Obama’s Proposed Offshore Drilling Plan Falls Short in Protecting Arctic Ocean

While Atlantic Coast Spared New Oil & Gas Leases, Parts of Arctic Coast Still Up for Grabs

Today, the Obama administration released a revised draft of the 2017-2022 Outer Continental Shelf Oil and Gas Leasing Program. The plan would allow new oil and gas leasing in the Arctic while restricting them in the Atlantic.

“Opening new areas for drilling in the Arctic Ocean, is not only risky, it’s unnecessary,” said Audubon President and CEO David Yarnold (@david_yarnold). “We need to focus on other sources of energy that don’t put people, birds and other wildlife in danger. Spills under ice sheets are uncontrollable and the ability to respond to emergencies is pitifully inadequate.” 

“In their joint statement last week, President Obama and Canadian Prime Minister Trudeau pledged to protect 10% of Arctic marine areas, and we applaud that pledge,” said Susan Culliney, Audubon Alaska’s Policy Associate. “We need the president to follow through and preserve the opportunity to come back and protect key areas of the Chukchi and Beaufort seas with high ecological value. Places like the Beaufort Sea Nearshore Important Bird Area, which holds significant numbers of King Eiders, Red-throated Loons, and Pacific Black Brant, as well as nearly 30 percent of North America’s Long-tailed Ducks. A major spill in the Arctic Ocean would make responding to the BP Deepwater Horizon disaster look easy.”

The Arctic Ocean supports thousands upon thousands of birds as well as bowhead whales, polar bears, and walrus, and other marine mammals. Drilling in the Arctic Ocean puts all this, and the communities that depend on this landscape, at risk. The Barrow Canyon Complex, which straddles both the Chukchi and Beaufort Seas, is the location of the globally significant Barrow Canyon and Smith Bay Important Bird Area, used by nearly a quarter of North America’s Long-tailed Ducks and King Eiders. The nearshore Chukchi corridor, stretching about 50 miles into the ocean from the coast, is the site of one of the largest marine mammal migrations in the world and crucial for many birds that migrate to the North Slope. This area includes globally Important Bird Areas for species such as Yellow-billed Loon, Spectacled Eider, and Pacific Black Brant.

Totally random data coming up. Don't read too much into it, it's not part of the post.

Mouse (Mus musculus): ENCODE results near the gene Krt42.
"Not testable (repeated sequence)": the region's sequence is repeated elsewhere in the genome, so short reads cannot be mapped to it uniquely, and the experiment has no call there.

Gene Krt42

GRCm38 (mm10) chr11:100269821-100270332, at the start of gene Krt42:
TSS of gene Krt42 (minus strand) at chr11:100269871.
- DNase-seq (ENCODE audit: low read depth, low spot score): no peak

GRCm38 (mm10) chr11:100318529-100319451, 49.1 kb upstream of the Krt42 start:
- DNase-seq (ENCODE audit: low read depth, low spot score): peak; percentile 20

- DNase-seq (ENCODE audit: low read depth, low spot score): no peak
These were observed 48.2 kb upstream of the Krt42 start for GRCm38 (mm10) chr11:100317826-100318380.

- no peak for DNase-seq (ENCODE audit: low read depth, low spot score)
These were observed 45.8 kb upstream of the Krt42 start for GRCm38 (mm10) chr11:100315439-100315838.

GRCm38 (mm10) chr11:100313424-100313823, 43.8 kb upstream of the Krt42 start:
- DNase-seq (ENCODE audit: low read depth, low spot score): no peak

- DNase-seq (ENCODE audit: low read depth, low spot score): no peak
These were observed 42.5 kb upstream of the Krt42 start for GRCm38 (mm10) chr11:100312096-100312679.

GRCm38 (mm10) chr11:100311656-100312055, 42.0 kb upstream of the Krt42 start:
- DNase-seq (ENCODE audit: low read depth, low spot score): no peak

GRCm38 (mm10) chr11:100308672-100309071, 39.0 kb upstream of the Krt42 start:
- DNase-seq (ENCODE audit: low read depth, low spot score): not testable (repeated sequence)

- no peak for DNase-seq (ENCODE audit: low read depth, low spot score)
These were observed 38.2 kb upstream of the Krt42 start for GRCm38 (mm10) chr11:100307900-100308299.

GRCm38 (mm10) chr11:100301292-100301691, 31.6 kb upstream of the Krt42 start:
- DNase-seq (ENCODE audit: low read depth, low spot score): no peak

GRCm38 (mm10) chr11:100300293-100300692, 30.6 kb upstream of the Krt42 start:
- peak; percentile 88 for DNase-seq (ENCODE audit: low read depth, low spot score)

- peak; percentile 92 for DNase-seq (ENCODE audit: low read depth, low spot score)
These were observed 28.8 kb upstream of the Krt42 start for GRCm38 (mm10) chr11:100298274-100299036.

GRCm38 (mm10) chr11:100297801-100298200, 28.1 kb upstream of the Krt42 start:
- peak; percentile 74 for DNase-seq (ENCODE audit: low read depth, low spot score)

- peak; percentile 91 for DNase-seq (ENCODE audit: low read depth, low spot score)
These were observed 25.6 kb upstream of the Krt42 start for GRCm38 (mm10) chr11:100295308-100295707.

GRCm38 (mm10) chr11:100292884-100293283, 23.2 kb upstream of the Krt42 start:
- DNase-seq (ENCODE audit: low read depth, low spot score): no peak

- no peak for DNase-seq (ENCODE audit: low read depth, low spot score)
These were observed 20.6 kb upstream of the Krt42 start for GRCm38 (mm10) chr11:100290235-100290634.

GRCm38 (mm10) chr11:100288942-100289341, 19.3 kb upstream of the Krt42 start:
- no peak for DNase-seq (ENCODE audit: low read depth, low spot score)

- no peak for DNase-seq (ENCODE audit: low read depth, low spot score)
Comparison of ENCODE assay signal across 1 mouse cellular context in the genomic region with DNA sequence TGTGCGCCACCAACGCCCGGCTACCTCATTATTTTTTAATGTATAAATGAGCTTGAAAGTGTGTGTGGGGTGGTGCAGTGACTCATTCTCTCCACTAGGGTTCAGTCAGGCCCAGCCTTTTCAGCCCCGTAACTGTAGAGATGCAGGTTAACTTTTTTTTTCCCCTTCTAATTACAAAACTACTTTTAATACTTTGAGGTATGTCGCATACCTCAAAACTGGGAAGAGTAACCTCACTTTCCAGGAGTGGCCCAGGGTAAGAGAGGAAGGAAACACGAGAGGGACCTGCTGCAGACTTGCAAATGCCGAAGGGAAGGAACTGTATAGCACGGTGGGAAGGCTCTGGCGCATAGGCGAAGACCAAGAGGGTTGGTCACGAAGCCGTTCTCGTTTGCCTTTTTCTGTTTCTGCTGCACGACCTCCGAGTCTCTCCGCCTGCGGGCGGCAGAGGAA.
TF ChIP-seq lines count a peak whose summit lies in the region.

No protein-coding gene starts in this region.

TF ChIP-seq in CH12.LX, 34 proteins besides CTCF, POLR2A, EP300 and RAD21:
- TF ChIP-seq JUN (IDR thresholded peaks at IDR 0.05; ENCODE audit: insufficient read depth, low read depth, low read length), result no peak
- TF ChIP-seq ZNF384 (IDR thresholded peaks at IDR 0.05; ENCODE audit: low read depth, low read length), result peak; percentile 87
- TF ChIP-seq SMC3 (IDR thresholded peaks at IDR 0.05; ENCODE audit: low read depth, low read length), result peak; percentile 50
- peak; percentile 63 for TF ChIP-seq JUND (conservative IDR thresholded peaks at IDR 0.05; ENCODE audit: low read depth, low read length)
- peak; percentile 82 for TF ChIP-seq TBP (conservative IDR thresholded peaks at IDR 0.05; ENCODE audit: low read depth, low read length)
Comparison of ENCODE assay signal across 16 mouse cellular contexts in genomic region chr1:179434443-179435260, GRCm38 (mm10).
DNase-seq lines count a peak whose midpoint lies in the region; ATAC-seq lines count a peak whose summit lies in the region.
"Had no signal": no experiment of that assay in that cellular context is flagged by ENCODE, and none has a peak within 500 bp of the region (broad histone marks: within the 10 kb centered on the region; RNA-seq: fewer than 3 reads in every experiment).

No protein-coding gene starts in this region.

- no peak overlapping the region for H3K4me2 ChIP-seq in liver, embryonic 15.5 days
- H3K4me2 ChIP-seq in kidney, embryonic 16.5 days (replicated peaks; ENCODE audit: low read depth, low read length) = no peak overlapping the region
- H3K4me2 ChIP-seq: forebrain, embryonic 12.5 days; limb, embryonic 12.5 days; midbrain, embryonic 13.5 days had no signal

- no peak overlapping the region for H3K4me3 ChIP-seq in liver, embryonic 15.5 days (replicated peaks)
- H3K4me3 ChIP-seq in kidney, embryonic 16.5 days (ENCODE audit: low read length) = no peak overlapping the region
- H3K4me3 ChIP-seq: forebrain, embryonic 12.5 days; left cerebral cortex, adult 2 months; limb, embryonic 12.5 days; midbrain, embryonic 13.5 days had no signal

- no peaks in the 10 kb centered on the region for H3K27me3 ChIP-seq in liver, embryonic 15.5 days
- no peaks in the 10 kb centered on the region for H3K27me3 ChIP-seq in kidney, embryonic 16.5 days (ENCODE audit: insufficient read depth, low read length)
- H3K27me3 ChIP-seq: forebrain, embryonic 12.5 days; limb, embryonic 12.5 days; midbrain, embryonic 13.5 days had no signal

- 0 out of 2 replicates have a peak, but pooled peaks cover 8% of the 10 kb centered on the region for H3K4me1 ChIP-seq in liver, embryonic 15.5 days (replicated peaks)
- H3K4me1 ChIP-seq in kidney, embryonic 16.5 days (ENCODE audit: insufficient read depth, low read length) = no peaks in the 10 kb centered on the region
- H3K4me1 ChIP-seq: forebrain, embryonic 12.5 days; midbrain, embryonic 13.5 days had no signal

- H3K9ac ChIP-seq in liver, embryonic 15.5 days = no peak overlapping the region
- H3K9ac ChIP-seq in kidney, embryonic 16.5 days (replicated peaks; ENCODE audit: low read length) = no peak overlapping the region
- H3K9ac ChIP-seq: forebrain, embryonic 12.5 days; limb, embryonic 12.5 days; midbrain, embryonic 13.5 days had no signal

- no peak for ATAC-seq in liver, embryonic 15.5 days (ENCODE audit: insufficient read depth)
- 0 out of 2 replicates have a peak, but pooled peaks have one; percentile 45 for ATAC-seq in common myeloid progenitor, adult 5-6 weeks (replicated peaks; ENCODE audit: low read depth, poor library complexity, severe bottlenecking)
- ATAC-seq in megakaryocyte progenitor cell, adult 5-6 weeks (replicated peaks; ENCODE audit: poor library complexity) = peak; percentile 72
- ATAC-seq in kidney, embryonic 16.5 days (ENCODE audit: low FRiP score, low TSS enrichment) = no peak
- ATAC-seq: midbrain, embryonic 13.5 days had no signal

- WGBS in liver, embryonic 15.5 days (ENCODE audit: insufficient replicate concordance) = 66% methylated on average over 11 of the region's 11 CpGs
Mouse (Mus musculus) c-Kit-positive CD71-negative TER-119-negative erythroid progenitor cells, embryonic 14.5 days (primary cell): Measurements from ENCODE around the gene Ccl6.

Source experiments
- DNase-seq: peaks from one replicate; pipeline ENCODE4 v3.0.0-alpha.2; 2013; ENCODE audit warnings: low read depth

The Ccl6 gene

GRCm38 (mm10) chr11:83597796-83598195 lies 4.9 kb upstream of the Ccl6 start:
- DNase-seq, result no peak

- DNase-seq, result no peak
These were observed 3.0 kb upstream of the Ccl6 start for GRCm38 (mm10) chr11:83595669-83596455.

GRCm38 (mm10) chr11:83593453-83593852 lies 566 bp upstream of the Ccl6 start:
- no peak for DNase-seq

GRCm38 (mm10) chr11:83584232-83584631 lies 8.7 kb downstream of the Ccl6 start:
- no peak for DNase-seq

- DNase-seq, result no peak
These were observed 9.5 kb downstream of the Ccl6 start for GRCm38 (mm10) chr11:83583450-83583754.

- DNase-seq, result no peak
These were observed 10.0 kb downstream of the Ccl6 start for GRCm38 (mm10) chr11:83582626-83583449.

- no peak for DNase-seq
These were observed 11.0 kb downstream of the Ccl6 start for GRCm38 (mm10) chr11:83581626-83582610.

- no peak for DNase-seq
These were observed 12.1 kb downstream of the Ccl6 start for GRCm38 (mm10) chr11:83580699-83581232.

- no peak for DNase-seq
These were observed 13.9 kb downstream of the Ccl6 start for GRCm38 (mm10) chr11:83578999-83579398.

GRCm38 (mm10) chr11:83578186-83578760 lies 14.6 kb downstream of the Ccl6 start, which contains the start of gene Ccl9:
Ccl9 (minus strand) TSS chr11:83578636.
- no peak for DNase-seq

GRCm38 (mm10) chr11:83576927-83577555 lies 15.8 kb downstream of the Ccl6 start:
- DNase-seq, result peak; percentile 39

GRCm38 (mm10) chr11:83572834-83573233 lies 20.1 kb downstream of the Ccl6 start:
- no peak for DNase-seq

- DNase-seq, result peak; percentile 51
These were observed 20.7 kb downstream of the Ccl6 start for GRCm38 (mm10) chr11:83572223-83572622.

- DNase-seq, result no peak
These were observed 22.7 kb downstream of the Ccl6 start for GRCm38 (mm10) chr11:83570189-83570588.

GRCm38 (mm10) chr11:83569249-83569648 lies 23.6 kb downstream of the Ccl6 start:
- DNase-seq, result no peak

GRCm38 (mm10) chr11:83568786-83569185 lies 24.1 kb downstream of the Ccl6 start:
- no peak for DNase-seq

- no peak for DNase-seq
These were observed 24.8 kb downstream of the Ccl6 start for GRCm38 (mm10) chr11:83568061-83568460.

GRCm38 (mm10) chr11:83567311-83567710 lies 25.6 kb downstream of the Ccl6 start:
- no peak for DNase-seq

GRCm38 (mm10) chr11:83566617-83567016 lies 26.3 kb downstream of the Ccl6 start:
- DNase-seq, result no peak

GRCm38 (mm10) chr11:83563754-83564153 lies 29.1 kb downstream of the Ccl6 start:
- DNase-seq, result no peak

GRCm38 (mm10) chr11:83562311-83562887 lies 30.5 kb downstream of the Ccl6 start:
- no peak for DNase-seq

Over the coming weeks, there will be hearings on the revised 5-Year Plan draft around the country, offering the public a chance to testify on the proposal. The final plan—expected by December 2016—presents another opportunity for the Obama administration to live up to its promise to protect our Arctic coasts and communities.


About the National Audubon Society

The National Audubon Society saves birds and their habitats throughout the Americas using science, advocacy, education and on-the-ground conservation. Audubon's state programs, nature centers, chapters and partners have an unparalleled wingspan that reaches millions of people each year to inform, inspire and unite diverse communities in conservation action. Since 1905, Audubon's vision has been a world in which people and wildlife thrive. Audubon is a nonprofit conservation organization. Learn more at and @audubonsociety.

About Audubon Alaska

Our mission is to conserve the spectacular natural ecosystems of the Great Land, focusing on birds, other wildlife, and their habitats, for the benefit and enjoyment of current and future generations. We use science to identify conservation priorities and support conservation actions and policies, with an emphasis on public lands and waters.



Nicolas Gonzalez, National Audubon Society,, (212) 979-3068.

Beth Peluso, Audubon Alaska,, (907) 276-7034.

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